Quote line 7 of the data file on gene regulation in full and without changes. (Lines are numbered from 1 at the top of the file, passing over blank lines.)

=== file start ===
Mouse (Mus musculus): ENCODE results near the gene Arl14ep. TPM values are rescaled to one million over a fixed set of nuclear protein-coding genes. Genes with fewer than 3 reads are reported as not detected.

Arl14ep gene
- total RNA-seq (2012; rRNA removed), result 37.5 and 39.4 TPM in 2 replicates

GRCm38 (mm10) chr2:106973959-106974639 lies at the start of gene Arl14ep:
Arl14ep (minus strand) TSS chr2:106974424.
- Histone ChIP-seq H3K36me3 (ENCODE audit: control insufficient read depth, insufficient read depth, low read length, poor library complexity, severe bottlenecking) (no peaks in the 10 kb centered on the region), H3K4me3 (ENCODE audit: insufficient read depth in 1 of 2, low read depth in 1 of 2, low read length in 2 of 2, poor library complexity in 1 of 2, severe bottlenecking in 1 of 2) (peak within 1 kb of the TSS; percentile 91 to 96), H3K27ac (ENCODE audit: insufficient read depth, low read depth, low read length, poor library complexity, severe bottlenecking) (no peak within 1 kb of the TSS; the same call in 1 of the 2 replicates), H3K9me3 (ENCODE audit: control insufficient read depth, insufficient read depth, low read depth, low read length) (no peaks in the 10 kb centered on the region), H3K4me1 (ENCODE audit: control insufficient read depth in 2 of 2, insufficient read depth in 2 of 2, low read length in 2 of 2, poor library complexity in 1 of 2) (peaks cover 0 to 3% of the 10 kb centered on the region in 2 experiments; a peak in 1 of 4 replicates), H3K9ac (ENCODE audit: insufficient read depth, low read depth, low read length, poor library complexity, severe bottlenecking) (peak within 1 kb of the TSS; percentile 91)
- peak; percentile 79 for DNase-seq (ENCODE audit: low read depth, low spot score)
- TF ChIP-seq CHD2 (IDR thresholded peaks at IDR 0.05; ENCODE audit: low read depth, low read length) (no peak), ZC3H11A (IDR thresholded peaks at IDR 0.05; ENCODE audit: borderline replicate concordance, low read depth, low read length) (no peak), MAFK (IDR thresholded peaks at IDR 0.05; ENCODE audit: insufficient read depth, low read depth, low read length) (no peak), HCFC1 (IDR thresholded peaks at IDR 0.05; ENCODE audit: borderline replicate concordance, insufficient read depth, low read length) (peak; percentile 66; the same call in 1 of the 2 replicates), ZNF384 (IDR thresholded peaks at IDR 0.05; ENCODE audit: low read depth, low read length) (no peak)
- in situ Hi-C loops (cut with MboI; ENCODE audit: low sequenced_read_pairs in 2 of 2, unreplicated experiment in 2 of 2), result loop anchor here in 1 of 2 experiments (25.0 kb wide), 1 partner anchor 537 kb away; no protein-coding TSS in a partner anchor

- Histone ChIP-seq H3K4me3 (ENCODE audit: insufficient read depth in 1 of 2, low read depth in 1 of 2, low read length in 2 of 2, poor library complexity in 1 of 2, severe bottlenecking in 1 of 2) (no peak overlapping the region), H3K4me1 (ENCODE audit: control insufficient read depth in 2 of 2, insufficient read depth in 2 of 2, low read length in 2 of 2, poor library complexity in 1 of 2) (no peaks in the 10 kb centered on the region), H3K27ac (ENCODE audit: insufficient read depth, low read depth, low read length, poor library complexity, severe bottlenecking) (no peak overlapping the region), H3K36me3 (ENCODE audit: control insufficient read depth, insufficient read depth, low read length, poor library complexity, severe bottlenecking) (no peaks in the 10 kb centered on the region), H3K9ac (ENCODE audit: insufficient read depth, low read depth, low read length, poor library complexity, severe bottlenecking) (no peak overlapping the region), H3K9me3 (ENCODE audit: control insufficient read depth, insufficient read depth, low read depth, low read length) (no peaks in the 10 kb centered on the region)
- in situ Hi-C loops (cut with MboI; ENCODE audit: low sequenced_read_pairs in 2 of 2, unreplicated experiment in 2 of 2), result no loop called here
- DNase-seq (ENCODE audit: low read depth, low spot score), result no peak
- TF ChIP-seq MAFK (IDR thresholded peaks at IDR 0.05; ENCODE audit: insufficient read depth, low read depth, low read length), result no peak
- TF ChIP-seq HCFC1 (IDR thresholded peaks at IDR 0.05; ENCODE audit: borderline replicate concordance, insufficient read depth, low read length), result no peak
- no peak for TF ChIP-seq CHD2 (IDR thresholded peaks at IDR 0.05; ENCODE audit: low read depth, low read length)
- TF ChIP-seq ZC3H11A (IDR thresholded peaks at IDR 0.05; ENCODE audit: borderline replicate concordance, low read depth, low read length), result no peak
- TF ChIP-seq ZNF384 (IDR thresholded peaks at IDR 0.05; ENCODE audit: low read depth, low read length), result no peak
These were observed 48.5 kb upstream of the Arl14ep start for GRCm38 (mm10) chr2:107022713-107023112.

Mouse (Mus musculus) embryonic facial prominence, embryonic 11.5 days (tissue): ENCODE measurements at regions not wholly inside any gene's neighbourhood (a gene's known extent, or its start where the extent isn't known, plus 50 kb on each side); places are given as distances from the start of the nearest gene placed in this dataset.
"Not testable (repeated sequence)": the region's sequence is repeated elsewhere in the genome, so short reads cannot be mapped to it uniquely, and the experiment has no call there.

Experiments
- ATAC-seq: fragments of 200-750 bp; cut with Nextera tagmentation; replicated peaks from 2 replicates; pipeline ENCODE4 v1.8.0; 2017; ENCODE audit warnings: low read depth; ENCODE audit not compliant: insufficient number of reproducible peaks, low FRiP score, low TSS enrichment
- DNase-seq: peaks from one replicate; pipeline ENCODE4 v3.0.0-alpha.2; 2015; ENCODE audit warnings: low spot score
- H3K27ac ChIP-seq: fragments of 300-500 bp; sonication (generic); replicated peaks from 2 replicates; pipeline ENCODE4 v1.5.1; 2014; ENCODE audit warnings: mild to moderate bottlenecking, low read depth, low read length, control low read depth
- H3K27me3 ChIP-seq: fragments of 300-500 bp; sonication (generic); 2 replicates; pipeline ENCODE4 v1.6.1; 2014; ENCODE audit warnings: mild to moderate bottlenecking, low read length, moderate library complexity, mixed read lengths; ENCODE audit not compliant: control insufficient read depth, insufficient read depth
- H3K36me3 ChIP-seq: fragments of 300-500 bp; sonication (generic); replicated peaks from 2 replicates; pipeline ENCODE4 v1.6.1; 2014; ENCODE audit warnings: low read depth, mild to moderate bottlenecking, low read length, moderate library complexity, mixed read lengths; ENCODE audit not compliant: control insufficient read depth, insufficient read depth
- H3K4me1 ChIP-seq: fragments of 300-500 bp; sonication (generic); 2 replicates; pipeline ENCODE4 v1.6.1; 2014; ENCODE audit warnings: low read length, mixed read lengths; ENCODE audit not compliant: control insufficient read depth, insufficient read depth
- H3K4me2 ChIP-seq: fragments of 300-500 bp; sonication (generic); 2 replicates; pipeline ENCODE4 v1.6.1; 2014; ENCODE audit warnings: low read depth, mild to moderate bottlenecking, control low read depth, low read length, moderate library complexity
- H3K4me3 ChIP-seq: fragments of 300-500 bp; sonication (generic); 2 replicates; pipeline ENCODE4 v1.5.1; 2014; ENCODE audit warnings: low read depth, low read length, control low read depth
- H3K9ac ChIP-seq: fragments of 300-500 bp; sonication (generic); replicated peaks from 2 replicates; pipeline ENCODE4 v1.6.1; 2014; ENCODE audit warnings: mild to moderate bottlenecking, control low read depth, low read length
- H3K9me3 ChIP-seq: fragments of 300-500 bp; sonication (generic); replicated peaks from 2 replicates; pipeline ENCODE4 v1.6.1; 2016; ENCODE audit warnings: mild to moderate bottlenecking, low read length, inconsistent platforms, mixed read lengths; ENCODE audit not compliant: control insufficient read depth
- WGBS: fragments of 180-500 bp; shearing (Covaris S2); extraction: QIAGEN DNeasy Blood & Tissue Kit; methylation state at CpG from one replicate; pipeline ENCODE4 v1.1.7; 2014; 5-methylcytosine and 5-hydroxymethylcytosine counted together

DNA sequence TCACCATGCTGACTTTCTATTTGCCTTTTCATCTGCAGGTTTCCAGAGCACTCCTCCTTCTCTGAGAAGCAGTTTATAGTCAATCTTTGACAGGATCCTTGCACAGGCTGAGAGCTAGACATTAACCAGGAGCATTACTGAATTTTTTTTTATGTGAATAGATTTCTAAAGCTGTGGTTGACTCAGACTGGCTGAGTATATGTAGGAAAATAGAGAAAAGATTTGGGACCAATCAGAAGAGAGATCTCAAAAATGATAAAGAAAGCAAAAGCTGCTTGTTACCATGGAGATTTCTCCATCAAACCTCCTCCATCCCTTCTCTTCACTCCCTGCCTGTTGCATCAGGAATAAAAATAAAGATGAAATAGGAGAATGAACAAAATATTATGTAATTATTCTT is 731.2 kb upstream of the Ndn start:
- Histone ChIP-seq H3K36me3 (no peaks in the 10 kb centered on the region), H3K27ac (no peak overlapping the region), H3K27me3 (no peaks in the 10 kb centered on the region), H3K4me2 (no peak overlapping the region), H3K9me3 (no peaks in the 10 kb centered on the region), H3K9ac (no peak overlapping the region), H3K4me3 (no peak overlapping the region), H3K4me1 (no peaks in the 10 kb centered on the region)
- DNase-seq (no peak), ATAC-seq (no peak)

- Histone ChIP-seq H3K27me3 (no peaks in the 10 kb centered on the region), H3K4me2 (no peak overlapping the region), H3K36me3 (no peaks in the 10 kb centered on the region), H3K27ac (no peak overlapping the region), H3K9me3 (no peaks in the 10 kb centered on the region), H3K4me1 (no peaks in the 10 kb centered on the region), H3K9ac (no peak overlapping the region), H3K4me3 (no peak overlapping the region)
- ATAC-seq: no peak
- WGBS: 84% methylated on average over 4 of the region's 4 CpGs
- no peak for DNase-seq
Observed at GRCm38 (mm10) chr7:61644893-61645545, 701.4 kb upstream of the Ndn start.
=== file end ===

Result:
- peak; percentile 79 for DNase-seq (ENCODE audit: low read depth, low spot score)